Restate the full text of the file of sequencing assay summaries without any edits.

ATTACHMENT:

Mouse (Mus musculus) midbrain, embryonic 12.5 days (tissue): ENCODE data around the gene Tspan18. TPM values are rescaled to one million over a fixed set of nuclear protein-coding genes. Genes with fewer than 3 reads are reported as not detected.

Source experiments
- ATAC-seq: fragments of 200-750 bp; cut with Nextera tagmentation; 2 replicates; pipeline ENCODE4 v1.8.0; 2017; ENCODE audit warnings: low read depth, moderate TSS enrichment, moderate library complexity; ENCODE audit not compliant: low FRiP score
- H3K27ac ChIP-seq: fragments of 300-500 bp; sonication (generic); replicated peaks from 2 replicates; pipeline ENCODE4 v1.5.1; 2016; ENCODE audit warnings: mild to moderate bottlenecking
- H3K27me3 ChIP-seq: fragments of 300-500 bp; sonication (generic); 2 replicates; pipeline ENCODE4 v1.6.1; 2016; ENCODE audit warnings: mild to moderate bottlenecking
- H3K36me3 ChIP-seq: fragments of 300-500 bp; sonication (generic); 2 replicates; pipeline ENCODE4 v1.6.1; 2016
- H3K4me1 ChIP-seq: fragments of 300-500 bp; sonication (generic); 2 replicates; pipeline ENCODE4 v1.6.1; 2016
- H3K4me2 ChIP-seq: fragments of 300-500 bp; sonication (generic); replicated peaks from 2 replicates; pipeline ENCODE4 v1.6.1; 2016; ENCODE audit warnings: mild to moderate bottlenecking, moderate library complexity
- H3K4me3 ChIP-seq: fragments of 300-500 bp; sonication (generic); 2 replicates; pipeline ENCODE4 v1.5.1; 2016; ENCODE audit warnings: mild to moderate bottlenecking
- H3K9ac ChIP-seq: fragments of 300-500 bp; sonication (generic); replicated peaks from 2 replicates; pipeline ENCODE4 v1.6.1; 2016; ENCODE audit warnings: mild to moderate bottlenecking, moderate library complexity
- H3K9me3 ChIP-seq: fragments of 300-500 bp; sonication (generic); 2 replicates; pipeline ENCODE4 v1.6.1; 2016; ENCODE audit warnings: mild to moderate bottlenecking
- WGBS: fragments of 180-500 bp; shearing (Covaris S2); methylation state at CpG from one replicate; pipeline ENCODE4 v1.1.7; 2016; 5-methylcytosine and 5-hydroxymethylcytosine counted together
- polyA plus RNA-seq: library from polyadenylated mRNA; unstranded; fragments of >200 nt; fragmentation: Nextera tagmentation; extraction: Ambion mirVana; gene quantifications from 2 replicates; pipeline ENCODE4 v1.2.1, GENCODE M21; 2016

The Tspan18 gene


Mouse (Mus musculus) midbrain, embryonic 12.5 days (tissue): ENCODE data around the gene Tspan18. TPM values are rescaled to one million over a fixed set of nuclear protein-coding genes. Genes with fewer than 3 reads are reported as not detected.

Source experiments
- ATAC-seq: fragments of 200-750 bp; cut with Nextera tagmentation; 2 replicates; pipeline ENCODE4 v1.8.0; 2017; ENCODE audit warnings: low read depth, moderate TSS enrichment, moderate library complexity; ENCODE audit not compliant: low FRiP score
- H3K27ac ChIP-seq: fragments of 300-500 bp; sonication (generic); replicated peaks from 2 replicates; pipeline ENCODE4 v1.5.1; 2016; ENCODE audit warnings: mild to moderate bottlenecking
- H3K27me3 ChIP-seq: fragments of 300-500 bp; sonication (generic); 2 replicates; pipeline ENCODE4 v1.6.1; 2016; ENCODE audit warnings: mild to moderate bottlenecking
- H3K36me3 ChIP-seq: fragments of 300-500 bp; sonication (generic); 2 replicates; pipeline ENCODE4 v1.6.1; 2016
- H3K4me1 ChIP-seq: fragments of 300-500 bp; sonication (generic); 2 replicates; pipeline ENCODE4 v1.6.1; 2016
- H3K4me2 ChIP-seq: fragments of 300-500 bp; sonication (generic); replicated peaks from 2 replicates; pipeline ENCODE4 v1.6.1; 2016; ENCODE audit warnings: mild to moderate bottlenecking, moderate library complexity
- H3K4me3 ChIP-seq: fragments of 300-500 bp; sonication (generic); 2 replicates; pipeline ENCODE4 v1.5.1; 2016; ENCODE audit warnings: mild to moderate bottlenecking
- H3K9ac ChIP-seq: fragments of 300-500 bp; sonication (generic); replicated peaks from 2 replicates; pipeline ENCODE4 v1.6.1; 2016; ENCODE audit warnings: mild to moderate bottlenecking, moderate library complexity
- H3K9me3 ChIP-seq: fragments of 300-500 bp; sonication (generic); 2 replicates; pipeline ENCODE4 v1.6.1; 2016; ENCODE audit warnings: mild to moderate bottlenecking
- WGBS: fragments of 180-500 bp; shearing (Covaris S2); methylation state at CpG from one replicate; pipeline ENCODE4 v1.1.7; 2016; 5-methylcytosine and 5-hydroxymethylcytosine counted together
- polyA plus RNA-seq: library from polyadenylated mRNA; unstranded; fragments of >200 nt; fragmentation: Nextera tagmentation; extraction: Ambion mirVana; gene quantifications from 2 replicates; pipeline ENCODE4 v1.2.1, GENCODE M21; 2016

The Tspan18 gene